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Group selection and inclusive fitness are not equivalent; the Price equation vs. models and statistics

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http://pubman.mpdl.mpg.de/cone/persons/resource/persons61185

García,  Julián
Research Group Evolutionary Theory, Max Planck Institute for Evolutionary Biology, Max Planck Society;

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Van Veelen, M., García, J., Sabelis, M. W., & Egas, M. (2012). Group selection and inclusive fitness are not equivalent; the Price equation vs. models and statistics. Journal of Theoretical Biology, 299, 64-80. doi:10.1016/j.jtbi.2011.07.025.


Cite as: http://hdl.handle.net/11858/00-001M-0000-000F-D310-D
Abstract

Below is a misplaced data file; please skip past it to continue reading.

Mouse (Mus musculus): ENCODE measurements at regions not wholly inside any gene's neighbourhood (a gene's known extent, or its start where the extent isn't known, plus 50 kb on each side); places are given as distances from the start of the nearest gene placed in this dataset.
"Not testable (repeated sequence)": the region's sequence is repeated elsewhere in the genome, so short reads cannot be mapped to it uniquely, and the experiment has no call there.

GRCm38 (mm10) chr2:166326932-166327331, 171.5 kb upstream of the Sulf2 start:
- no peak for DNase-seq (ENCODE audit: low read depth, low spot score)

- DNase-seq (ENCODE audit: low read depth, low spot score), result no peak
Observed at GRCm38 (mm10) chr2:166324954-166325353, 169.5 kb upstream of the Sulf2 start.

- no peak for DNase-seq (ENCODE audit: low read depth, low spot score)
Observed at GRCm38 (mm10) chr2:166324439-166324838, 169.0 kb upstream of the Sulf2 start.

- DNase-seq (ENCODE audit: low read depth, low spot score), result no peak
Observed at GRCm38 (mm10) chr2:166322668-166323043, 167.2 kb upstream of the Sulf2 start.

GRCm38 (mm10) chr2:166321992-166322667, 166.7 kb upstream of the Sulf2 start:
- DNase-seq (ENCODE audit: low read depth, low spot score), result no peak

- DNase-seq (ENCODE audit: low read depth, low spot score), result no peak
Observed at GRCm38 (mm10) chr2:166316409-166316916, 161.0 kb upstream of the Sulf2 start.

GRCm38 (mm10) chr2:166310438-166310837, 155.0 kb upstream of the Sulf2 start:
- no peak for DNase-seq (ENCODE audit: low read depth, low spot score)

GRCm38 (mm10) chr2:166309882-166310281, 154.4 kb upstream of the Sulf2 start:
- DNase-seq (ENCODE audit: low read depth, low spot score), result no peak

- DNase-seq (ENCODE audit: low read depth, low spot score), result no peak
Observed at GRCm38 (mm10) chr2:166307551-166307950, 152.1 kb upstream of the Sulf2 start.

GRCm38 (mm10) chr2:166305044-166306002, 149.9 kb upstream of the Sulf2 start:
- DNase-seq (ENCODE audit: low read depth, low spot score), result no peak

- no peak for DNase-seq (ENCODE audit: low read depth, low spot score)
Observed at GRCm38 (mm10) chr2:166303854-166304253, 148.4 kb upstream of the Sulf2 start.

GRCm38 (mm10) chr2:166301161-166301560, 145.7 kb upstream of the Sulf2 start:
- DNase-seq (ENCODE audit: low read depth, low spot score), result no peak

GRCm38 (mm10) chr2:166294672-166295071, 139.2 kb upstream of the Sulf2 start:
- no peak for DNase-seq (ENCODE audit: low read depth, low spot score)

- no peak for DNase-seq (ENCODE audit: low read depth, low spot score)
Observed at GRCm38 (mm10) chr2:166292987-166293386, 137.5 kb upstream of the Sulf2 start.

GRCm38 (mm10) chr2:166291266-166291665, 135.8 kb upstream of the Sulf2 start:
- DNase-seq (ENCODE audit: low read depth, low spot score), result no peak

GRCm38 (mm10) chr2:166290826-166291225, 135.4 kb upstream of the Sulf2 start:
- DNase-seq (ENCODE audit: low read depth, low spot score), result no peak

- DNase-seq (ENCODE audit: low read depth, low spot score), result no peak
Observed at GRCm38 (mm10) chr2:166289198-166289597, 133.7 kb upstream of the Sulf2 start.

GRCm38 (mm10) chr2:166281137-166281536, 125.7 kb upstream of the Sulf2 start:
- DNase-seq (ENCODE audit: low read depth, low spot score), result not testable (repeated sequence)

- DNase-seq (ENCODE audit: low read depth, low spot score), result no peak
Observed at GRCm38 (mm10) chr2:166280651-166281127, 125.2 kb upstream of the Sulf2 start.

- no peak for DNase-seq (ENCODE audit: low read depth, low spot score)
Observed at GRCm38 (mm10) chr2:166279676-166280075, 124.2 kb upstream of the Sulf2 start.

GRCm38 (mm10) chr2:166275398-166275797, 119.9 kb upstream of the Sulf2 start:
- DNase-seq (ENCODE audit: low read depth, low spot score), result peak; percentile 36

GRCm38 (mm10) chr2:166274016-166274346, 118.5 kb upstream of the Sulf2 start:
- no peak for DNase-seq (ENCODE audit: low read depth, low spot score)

It is often suggested that any group selection model can be recast in terms of inclusive fitness. A standard reference to support that claim is “‘Quantitative genetics, inclusive fitness, and group selection” by Queller (1992) in the American Naturalist 139 (3), 540-558. In that paper the Price equation is used for the derivation of this claim. Instead of a general derivation, we try out a simple model. For this simple example, we find that the result does not hold. The non-equivalence of group selection and kin selection is therefore not only an important finding in itself, but also a case where the use of the Price equation leads to a claim that is not correct. If results that are arrived at with the Price equation are not correct, they can typically be repaired by adding extra assumptions, or explicitly stating implicit ones. We give examples with relatively mild and with less mild extra assumptions. We also discuss why the Price equation is often referred to as dynamically insufficient, and we try to find out what Price's theorem could be.